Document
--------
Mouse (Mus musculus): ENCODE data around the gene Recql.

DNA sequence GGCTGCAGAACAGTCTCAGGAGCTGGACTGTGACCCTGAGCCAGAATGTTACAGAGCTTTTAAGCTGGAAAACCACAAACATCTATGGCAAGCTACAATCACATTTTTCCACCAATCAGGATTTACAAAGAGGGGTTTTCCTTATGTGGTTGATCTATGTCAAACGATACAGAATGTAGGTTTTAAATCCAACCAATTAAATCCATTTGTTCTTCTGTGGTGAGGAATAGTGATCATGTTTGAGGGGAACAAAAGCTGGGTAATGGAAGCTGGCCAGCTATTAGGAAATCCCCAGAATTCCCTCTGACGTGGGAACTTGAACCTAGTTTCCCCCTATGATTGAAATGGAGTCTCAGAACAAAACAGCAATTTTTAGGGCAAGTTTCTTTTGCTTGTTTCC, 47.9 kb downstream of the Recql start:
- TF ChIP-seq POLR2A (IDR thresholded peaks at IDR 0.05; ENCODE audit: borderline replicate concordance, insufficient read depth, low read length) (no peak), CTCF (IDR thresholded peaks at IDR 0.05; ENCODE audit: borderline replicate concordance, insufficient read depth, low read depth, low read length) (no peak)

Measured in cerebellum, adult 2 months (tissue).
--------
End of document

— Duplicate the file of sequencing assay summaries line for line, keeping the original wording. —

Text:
Mouse (Mus musculus): ENCODE data around the gene Recql.

DNA sequence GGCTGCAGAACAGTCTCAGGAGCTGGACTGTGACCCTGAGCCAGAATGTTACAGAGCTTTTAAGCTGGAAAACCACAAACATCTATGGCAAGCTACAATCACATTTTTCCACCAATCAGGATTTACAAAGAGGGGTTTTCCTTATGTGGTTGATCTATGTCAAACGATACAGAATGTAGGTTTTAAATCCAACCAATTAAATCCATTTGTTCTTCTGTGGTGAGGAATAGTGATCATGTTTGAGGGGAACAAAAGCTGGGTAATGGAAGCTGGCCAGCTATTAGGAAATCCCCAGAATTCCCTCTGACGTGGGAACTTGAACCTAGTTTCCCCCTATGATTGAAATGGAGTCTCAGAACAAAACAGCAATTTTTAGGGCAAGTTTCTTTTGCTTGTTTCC, 47.9 kb downstream of the Recql start:
- TF ChIP-seq POLR2A (IDR thresholded peaks at IDR 0.05; ENCODE audit: borderline replicate concordance, insufficient read depth, low read length) (no peak), CTCF (IDR thresholded peaks at IDR 0.05; ENCODE audit: borderline replicate concordance, insufficient read depth, low read depth, low read length) (no peak)

Measured in cerebellum, adult 2 months (tissue).